Catholics and Orthodox and Lutherans think Jesus is really, that is physically, present in the Eucharist.

The story is that Jesus enacted his violent death before it happened by taking bread saying it was his body and a cup saying it was his blood shed. The two are separated indicating that the blood would be drained out of him. Given that the words saying the bread is his body and the wine his blood Jesus is claiming to be absent for he is dead.

The Churches confuse things further by saying it is Jesus' magical resurrection body that is present and his blood too.

This makes no sense either. He did not say that it was anything other than his non-resurrected remains.  

From Pentecostal Theology According to the Theologians An Introduction by Hosborn Twelve

First, in the Last Supper passages from the Synoptic Gospels, the context of the meal is not Jesus‟ presence but his absence. Jesus is preparing his disciples for his departure, and they will thereafter eat the meal in his remembrance because he will not be present with them in the meal until he eats it again with them in the Kingdom of God (Matt. 26:29; Mark 14:25; Luke 22:16). By this point in the narratives, the readers of all three Synoptic Gospels have already been warned that the unthinkable will take place, namely, the departure of the bridegroom (Matt 9:14-15; Mark 2:18-20; Luke. 5:33-35).

To the extent that fasting often accompanied mourning, there is nothing surprising in Jesus‟ assertion that the time of the bridegroom's presence—a time of joy and feasting—is not the time for fasting. The shock is in his claim that the bridegroom will be taken away, during which time his followers will fast in his absence.

[Luke 5:33-35: “And they said to him, „The disciples of John fast often and offer prayers, and so do the disciples of the Pharisees, but yours eat and drink.‟ And Jesus said to them, „Can you make wedding guests fast while the bridegroom is with them? The days will come, when the bridegroom is taken away from them, and then they will fast in those days‟” (RSV).

Concerning the idea of Jesus‟ absence, specifically in Mark, see Werner H. Kelber, The Kingdom in Mark: A New Place and a New Time (Philadelphia, PA: Fortress Press, 1974), 20, 123. Cf. Joel Marcus, Mark 1-8: A New Translation With Introduction and Commentary (New York, NY: Doubleday, 2000), 236-38.]

The Last Supper passages are best read as a similar preparation for Jesus' departure, although one that carries more urgency given its closer proximity to his death.

Second, I Cor 10:16 does not refer to mystical union with Christ's body and blood, which are believed to be somehow present in the Lord's supper. Paul rhetorically appeals to the idea that the celebration of the supper creates “fellowship between the participant and Christ's body and blood in order to parallel that fellowship with the fellowship between those who sacrifice to idols and the demons to whom such sacrifices are ultimately made (10:19-20), all in order to convince the Corinthians that they should avoid idolatry (10:14). This “fellowship” with Christ's body and blood refers to the common interest that all of the Corinthians have in Jesus' suffering and death, a Pauline soteriological metaphor also found in Rom 6:3-5 and Phil 3:8-11. Paul follows his rhetorical questions by stating that the many who share in the one bread are one body (I Cor 10:17) with a common stake in and commitment to Jesus' death, which the Corinthians should demonstrate by celebrating the supper only after all have assembled (11:33-34). In short, neither the Synoptic Gospels nor I Corinthians point to Christ's presence, but rather his absence.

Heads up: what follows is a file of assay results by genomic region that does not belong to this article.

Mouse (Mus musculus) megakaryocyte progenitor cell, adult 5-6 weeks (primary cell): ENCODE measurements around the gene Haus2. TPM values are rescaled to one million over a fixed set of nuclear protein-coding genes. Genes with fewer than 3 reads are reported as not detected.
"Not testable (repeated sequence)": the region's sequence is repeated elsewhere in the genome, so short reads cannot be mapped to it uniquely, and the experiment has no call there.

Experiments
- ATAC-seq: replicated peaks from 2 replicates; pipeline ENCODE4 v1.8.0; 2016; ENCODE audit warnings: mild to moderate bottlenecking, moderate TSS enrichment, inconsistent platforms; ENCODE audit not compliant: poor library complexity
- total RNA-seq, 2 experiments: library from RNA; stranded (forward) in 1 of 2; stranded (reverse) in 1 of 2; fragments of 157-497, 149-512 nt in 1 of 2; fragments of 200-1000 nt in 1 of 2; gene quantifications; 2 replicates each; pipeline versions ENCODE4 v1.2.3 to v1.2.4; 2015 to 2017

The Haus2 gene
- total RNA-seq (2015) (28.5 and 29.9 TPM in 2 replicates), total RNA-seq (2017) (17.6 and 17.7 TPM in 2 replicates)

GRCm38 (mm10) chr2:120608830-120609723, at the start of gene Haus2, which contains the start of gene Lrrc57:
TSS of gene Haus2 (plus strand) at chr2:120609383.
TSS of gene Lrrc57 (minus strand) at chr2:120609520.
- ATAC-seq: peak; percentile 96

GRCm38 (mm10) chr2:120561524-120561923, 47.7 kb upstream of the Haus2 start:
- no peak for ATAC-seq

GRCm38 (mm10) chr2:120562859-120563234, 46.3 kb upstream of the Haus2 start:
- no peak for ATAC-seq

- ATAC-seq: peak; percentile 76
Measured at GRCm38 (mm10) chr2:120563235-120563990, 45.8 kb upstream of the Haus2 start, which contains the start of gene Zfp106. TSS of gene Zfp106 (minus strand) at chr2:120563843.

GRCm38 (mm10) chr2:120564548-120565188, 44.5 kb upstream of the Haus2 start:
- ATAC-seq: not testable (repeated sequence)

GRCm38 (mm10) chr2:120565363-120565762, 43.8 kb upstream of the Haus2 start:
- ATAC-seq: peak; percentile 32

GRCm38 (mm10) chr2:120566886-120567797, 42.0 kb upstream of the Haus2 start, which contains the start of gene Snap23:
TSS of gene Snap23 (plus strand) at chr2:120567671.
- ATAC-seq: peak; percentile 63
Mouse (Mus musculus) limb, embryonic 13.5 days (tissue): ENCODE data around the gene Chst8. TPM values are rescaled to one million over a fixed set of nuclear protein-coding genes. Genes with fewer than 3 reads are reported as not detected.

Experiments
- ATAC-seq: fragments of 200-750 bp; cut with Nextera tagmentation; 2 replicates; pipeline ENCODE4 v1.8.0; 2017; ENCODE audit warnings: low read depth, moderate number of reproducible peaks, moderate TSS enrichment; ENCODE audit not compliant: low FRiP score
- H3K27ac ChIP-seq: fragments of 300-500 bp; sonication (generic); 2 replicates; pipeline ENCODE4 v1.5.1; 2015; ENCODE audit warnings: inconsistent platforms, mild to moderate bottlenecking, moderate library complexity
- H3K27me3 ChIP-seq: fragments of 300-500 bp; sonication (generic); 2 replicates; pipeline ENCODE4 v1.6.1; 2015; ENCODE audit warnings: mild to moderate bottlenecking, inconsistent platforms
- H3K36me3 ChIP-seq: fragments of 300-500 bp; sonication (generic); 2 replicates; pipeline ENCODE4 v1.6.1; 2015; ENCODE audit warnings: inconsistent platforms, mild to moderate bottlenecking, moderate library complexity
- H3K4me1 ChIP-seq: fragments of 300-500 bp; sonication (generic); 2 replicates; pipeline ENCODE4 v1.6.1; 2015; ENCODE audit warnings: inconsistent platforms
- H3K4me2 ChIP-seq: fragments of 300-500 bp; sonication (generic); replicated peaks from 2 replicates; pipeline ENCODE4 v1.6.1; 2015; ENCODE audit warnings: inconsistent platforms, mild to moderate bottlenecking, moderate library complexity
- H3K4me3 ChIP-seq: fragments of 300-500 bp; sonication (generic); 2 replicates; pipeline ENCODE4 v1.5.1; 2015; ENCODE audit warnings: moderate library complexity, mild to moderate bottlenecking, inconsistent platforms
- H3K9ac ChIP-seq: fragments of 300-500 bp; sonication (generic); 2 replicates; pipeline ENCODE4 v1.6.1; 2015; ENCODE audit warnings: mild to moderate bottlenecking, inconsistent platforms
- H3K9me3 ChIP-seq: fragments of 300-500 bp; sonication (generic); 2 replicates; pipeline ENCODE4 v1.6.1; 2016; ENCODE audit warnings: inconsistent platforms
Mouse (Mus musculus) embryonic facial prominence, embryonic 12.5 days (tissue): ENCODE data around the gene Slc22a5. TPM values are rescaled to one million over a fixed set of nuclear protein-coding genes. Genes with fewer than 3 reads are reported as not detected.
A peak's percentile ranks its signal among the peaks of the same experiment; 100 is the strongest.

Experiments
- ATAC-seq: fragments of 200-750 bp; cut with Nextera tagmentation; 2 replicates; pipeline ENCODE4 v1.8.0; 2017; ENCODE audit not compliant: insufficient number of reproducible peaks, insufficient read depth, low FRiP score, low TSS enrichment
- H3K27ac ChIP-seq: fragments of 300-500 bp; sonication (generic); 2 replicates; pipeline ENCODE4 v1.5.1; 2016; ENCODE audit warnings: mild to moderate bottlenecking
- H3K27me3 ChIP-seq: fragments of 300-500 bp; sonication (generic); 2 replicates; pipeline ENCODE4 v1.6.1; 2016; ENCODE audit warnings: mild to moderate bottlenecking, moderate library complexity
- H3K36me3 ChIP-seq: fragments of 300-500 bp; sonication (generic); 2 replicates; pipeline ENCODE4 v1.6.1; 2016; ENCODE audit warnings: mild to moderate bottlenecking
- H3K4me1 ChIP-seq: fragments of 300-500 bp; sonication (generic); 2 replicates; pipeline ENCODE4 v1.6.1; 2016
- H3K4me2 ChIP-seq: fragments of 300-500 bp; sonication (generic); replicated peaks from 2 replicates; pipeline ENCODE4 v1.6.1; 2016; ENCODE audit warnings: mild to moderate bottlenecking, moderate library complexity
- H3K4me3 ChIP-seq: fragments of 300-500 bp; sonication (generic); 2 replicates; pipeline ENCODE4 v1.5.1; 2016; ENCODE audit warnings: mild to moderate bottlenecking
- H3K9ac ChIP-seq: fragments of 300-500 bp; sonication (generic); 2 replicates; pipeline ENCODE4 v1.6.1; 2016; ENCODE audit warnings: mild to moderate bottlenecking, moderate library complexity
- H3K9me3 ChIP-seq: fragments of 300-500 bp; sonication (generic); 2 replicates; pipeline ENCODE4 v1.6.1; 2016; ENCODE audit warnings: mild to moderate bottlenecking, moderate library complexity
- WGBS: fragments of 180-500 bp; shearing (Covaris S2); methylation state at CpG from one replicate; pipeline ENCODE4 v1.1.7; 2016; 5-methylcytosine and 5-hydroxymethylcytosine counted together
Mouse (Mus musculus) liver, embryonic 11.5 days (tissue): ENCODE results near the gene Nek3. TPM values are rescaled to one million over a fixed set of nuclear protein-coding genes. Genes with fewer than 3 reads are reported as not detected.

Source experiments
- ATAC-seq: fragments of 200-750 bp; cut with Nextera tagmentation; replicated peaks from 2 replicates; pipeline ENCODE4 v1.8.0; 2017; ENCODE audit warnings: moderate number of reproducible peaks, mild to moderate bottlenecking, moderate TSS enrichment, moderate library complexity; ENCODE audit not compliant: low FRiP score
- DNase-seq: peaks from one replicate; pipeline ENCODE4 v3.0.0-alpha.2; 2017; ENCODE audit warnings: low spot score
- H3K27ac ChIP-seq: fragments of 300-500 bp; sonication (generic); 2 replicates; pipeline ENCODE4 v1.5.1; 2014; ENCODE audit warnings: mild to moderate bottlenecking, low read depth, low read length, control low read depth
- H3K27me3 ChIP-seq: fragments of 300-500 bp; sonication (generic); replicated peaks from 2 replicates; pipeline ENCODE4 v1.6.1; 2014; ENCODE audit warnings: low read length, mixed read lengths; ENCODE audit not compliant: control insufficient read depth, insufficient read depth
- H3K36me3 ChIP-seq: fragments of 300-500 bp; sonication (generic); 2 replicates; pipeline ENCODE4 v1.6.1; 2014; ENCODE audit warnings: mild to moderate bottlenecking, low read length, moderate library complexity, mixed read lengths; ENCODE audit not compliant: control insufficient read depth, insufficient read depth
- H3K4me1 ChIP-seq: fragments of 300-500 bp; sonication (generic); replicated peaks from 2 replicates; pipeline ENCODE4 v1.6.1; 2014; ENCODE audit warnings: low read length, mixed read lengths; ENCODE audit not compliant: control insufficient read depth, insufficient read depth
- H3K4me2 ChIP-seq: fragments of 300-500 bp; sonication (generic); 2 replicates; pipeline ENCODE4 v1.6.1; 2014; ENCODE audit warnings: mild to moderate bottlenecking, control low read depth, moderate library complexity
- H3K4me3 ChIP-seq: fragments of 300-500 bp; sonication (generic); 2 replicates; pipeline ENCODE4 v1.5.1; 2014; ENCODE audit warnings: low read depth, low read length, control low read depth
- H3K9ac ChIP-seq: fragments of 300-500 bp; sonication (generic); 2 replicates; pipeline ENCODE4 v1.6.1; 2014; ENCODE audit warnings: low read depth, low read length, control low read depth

Now Catholics worship the bread and wine of communion as Jesus himself.  They see them, so to speak, as the flesh and blood of God incarnate.  If they are not then this is clearly idolatry.  It is even worse than the worship of statues of Hercules for Jesus said he was absent.  It is not only the idolatry of false worship but the idolatry of ignoring Jesus to worship what you want.

My note: Paul says that those who take the bread and cup and don't recognise the body eat and drink judgment to themselves and will get sick and that is why some people have died.
This denies that the ceremony is really all about celebration. It is not a Eucharist. It seems if you don't let healing come to you when you take the bread and cup then bad things will happen. It is impossible to deny that God must go out of his way to kill some of them. Getting sick is one thing but killing takes a new level of intervention. The rite is not a blessing for all but a conditional blessing for the righteous and a curse for the rest.

Given that the New Testament records Jesus' prophecies after the event and that Paul writes as if he got the last supper story from a vision it is not likely that Jesus could predict his bloody death and enact it before it happened.  Is that why Paul is so defensive?  Is that why he wants people to be afraid of doubting or questioning as in "failing to discern the body of the Lord"?  Threats do not show the supper to be of a credible orgigin.


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